There are a surprising number of Civil War comics out there, given that the storyline only lasted a few months in the Marvel comics universe. In fact, there are at least 34 different comics that touch on the Civil War story arc, though some are much more tangential than others.
The main series of comics that deal with the Civil War are titled, appropriately enough, Civil War. This six-issue series was published in 2006 and 2007, and it tells the story of the conflict between Iron Man and Captain America over the Superhero Registration Act.
Other comics that are directly related to the Civil War storyline include:
Civil War: Front Line – This 11-issue series tells the story of the Civil War from the perspective of the common people affected by it.
Civil War: The Confession – This one-shot comic is a tie-in to the Front Line series, and it tells the story of how Goliath became a member of the Avengers.
Civil War: Young Avengers/Runaways – This four-issue series tells the story of two groups of young superhumans who are forced to choose sides in the Civil War.
Civil War: The Amazing Spider-Man – This four-issue series follows Spider-Man as he tries to navigate the complicated waters of the Civil War.
Civil War: X-Men – This four-issue series follows the X-Men as they struggle to deal with the ramifications of the Civil War on their team.
Civil War: Wolverine – This four-issue series follows Wolverine as he attempts to track down Captain America and Iron Man.
Civil War: Spider-Man – This one-shot comic is a reprint of a special issue of The Amazing Spider-Man that was released shortly after the Civil War began.
There are also a number of comics that are set in the aftermath of the Civil War, including:
Civil War: Aftermath – This six-issue series follows the lives of various characters in the Marvel universe after the Civil War has ended.
Civil War: The Initiative – This five-issue series follows the new super-team, the Initiative, as they try to rebuild the Marvel universe in the wake of the Civil War.
Civil War: Battle Damage Report – This one-shot comic is a compilation of various short stories that take place in the aftermath of the Civil War.
Civil War: The Return – This four-issue series follows the return of Tony Stark after the events of the Civil War.
Civil War: Marvel Universe – This two-issue series is a crossover between the Civil War and the Marvel universe.
Civil War: House of M – This one-shot comic is a crossover between the Civil War and the House of M universe.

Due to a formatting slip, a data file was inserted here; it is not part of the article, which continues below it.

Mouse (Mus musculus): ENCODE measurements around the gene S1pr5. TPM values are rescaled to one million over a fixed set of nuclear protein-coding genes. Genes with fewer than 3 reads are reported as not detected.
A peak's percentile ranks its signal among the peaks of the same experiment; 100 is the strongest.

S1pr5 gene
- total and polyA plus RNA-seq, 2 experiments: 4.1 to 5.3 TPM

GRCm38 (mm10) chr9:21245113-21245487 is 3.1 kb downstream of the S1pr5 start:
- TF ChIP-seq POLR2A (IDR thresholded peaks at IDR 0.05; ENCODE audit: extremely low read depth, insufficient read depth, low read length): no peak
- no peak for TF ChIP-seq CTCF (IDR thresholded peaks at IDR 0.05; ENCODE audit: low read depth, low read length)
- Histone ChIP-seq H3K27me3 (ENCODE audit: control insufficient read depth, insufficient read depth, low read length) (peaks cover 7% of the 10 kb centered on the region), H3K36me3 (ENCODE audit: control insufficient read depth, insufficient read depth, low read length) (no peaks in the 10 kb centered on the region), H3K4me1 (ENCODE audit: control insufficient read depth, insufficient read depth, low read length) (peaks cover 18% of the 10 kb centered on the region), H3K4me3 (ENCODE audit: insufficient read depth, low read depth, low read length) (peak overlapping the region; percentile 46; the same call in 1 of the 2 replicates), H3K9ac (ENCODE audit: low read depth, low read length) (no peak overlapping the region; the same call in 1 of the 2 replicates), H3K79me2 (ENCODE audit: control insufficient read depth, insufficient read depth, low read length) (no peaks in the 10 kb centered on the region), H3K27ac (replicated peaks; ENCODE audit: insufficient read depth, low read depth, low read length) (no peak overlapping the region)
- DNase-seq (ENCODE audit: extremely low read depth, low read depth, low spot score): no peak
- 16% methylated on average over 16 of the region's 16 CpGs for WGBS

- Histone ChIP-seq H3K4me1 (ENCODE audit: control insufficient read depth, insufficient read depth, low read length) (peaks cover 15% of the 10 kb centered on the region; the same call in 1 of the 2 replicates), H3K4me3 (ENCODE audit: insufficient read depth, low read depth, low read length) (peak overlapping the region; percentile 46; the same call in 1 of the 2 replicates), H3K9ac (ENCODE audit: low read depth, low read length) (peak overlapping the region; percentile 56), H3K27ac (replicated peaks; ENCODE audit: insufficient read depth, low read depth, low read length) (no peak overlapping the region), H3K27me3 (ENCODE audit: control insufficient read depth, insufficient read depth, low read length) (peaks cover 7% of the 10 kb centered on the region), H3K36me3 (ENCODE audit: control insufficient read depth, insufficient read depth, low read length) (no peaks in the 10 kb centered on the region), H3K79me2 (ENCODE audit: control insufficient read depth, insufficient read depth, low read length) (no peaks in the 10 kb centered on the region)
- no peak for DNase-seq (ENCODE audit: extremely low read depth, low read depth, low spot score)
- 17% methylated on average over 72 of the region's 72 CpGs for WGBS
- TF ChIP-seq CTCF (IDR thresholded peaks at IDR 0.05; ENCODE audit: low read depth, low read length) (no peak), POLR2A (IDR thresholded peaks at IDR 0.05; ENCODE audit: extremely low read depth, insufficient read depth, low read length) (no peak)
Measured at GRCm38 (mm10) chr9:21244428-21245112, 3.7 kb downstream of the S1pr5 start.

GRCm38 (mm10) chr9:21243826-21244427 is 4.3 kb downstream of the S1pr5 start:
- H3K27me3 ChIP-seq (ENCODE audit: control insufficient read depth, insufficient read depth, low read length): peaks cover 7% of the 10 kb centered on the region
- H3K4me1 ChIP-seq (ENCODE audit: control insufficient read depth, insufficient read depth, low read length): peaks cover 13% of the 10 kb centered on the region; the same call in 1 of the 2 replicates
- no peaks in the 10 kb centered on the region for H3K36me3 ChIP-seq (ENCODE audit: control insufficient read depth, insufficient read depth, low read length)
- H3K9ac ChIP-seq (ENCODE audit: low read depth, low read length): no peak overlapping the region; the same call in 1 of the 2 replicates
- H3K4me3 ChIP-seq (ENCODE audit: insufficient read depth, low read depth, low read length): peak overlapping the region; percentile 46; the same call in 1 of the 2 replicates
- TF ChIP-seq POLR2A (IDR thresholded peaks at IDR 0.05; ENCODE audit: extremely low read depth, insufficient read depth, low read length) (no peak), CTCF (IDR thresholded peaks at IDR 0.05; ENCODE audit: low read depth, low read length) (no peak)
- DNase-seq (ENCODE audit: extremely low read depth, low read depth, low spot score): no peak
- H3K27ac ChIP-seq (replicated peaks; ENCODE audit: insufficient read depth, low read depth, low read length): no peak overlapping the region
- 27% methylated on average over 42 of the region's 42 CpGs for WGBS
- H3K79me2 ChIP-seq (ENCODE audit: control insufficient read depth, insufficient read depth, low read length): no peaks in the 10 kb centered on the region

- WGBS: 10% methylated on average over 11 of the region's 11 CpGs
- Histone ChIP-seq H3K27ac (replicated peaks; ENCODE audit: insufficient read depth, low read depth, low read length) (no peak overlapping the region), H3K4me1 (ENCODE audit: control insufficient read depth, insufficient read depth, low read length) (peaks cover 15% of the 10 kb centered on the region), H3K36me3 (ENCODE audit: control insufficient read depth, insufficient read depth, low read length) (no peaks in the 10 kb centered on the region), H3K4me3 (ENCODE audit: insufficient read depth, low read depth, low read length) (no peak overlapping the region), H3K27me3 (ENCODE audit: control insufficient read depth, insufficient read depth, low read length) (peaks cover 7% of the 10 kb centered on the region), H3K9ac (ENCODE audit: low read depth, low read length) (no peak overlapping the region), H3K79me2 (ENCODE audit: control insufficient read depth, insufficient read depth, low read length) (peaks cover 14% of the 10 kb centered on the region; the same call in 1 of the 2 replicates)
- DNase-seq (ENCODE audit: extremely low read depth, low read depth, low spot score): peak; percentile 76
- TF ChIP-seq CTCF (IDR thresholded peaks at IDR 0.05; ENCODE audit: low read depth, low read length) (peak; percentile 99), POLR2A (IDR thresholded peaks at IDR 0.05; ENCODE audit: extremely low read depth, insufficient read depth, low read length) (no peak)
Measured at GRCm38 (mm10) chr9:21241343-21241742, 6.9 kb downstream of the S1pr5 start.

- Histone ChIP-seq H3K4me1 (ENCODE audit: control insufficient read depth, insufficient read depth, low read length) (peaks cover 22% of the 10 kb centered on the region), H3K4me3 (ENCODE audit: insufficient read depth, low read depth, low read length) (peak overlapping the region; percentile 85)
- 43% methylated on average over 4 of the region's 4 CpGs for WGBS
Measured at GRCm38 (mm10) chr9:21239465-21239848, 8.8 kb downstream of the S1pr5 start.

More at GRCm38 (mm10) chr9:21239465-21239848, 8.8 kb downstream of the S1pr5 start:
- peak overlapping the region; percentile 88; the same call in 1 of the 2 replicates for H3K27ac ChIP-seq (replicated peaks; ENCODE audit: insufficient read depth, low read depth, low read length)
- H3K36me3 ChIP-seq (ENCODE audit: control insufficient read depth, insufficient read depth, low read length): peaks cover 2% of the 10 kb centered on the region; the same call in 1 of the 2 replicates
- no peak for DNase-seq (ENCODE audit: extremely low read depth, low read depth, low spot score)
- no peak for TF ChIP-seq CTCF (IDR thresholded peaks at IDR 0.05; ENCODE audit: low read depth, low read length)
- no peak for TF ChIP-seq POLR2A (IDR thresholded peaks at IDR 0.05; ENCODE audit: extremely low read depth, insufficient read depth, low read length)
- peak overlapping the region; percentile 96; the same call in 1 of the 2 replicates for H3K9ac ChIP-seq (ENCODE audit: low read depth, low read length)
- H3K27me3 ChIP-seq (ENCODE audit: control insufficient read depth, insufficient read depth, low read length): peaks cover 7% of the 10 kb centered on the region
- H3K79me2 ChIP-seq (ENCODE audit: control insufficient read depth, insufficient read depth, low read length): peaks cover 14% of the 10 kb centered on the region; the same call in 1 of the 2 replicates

Civil War: X-Men – The Last Stand – This one-shot comic is a crossover between the Civil War and the X-Men: The Last Stand movie.
There are also a few comics that are set in an alternate universe where the Civil War never happened, including:
Marvel 1602 – This eight-issue series takes place in an alternate universe where the Marvel superheroes exist in the year 1602.
Civil War: X-Men – This four-issue series takes place in an alternate universe where the X-Men never existed.
Fantastic Four: Civil War – This four-issue series takes place in an alternate universe where the Fantastic Four have never been formed.
Marvel Zombies vs. Army of Darkness – This four-issue miniseries takes place in an alternate universe where the Marvel superheroes have all been turned into zombies.
What order should I read Marvel Civil War?
If you’re looking to read Marvel’s Civil War, you might be wondering what order to read the comics in. Here is the chronological order of the comics, as well as a list of recommended reading for new readers.
Civil War #1-7
The Amazing Spider-Man #529-531
Iron Man #73-75
Captain America #22-25
Civil War: Front Line #1-10
The Amazing Spider-Man #532-538
Iron Man #76-78
Captain America #26-28
Civil War: The Confession #1
Civil War #8-13
Iron Man #79-81
Captain America #29-32
For new readers, I would recommend reading the following comics:
The Amazing Spider-Man #1-38
Iron Man #1-72
Captain America #1-50
How long did Civil War last in the comics?
Civil War was a 2006 comic book crossover storyline published by Marvel Comics. It began in April 2006 and ended in August of that year. The storyline involved a conflict between the superhero teams Iron Man and Captain America over the Superhuman Registration Act, which required all superpowered individuals to register with the U.S. government.